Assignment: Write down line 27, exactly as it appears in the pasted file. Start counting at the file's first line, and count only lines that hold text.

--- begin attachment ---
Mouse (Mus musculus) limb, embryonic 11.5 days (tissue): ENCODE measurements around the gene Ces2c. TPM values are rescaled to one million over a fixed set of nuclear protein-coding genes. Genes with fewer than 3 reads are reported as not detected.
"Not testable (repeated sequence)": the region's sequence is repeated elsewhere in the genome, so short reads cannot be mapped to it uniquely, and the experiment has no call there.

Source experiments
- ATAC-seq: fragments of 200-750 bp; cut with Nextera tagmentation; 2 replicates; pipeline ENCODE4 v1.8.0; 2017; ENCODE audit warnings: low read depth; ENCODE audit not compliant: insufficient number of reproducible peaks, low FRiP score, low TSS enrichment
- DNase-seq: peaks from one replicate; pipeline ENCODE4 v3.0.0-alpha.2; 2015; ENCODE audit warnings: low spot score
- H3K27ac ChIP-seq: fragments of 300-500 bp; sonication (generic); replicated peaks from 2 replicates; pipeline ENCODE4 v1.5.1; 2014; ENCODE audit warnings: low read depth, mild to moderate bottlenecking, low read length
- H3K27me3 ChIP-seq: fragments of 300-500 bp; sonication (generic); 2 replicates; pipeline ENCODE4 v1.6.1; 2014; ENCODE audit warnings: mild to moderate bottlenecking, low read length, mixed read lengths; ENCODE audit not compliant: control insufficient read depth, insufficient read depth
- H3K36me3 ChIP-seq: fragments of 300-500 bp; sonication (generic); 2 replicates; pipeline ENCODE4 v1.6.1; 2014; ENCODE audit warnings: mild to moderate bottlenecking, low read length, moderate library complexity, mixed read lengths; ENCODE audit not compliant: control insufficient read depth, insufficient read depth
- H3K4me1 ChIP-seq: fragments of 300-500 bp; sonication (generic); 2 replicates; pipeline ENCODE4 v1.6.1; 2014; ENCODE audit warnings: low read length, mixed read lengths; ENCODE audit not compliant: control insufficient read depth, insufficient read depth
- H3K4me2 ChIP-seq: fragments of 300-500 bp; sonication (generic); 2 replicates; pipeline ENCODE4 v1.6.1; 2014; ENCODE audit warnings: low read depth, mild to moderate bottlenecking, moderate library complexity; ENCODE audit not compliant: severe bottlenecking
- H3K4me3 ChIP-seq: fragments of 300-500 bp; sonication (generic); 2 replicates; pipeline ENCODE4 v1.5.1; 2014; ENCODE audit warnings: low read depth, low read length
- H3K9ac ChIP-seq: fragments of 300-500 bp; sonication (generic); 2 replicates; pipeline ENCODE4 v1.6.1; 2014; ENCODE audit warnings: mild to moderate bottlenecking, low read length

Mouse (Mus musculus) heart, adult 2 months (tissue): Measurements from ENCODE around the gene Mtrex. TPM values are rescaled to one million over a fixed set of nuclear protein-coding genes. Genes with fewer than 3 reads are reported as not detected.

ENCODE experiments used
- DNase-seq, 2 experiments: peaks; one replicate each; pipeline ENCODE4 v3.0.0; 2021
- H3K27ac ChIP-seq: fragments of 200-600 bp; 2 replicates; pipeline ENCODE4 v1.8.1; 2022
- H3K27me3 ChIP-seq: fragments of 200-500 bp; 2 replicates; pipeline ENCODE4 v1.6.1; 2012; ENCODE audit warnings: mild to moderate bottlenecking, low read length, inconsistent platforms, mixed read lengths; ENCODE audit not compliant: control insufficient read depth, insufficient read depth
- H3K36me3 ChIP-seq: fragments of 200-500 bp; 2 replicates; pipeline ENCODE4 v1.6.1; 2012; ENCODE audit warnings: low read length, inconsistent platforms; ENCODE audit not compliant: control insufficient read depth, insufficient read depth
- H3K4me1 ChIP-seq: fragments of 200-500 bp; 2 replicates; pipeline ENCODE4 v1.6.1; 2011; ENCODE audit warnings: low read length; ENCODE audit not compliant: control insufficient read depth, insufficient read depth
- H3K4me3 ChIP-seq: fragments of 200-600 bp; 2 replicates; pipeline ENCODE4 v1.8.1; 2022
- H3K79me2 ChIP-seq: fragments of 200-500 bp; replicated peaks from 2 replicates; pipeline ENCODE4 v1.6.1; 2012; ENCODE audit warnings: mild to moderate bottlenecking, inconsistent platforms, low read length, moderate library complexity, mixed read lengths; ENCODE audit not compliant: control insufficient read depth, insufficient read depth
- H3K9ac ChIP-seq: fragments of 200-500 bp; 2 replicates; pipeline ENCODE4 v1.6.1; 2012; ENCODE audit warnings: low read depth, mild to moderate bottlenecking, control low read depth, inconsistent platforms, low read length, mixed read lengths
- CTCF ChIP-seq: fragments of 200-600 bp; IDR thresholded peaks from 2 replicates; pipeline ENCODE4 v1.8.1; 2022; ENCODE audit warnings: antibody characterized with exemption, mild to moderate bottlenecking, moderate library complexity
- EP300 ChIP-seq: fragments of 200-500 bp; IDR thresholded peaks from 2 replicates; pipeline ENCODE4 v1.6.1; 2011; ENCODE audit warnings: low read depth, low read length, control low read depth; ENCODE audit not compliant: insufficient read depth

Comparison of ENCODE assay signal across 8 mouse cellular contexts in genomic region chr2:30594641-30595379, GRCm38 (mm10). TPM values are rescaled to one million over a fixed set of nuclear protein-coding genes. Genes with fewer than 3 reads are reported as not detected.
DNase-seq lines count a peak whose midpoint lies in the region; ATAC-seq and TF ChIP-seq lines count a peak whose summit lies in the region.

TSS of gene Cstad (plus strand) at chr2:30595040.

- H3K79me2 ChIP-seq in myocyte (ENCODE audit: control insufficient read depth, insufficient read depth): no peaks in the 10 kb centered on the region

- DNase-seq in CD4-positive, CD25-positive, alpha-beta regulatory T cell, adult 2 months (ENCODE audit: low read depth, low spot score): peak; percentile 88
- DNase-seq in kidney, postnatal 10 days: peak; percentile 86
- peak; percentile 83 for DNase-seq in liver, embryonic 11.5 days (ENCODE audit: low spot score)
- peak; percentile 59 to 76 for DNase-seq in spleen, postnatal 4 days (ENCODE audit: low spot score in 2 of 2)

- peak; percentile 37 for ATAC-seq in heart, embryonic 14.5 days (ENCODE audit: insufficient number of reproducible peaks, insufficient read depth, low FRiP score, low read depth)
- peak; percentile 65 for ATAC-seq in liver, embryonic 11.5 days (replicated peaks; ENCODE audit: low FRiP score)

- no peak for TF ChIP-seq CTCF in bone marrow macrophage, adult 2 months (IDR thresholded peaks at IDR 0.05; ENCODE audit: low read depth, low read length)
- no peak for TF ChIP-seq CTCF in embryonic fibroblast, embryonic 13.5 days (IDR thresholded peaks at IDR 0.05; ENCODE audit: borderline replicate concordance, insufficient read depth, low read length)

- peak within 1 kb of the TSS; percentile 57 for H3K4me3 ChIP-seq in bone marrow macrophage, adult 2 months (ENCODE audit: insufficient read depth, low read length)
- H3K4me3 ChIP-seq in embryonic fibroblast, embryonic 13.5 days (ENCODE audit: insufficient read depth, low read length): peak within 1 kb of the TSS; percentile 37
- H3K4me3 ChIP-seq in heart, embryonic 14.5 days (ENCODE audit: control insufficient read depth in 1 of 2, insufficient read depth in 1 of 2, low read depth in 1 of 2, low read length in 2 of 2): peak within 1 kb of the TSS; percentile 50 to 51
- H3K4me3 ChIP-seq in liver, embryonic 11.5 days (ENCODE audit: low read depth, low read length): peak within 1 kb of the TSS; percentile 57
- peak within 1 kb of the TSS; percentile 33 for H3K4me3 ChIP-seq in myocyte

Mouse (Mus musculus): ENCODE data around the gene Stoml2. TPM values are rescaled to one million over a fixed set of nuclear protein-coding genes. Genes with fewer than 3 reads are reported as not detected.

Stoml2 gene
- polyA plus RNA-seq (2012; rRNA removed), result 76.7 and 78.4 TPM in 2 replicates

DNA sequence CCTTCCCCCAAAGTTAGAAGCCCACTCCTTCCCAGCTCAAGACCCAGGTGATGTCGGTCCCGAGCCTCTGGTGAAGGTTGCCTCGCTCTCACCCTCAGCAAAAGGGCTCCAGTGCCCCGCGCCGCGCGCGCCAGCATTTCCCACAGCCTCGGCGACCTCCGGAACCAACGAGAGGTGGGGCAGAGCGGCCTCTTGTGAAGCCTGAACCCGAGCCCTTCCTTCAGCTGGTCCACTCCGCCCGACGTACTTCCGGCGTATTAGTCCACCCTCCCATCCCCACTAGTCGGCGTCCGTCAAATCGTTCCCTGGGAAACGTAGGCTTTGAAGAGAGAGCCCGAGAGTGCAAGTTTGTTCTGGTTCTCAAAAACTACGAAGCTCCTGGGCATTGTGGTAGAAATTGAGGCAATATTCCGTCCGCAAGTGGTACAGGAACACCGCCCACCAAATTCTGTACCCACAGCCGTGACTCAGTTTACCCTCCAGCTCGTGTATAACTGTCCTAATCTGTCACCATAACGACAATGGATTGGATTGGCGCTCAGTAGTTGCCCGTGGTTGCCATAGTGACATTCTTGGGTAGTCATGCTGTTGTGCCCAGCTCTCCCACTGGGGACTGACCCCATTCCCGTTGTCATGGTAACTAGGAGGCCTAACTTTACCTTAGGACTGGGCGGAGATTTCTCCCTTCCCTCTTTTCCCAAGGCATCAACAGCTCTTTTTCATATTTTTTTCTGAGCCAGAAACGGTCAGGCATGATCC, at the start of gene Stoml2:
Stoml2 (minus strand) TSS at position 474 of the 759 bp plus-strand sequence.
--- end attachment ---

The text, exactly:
TSS of gene Cstad (plus strand) at chr2:30595040.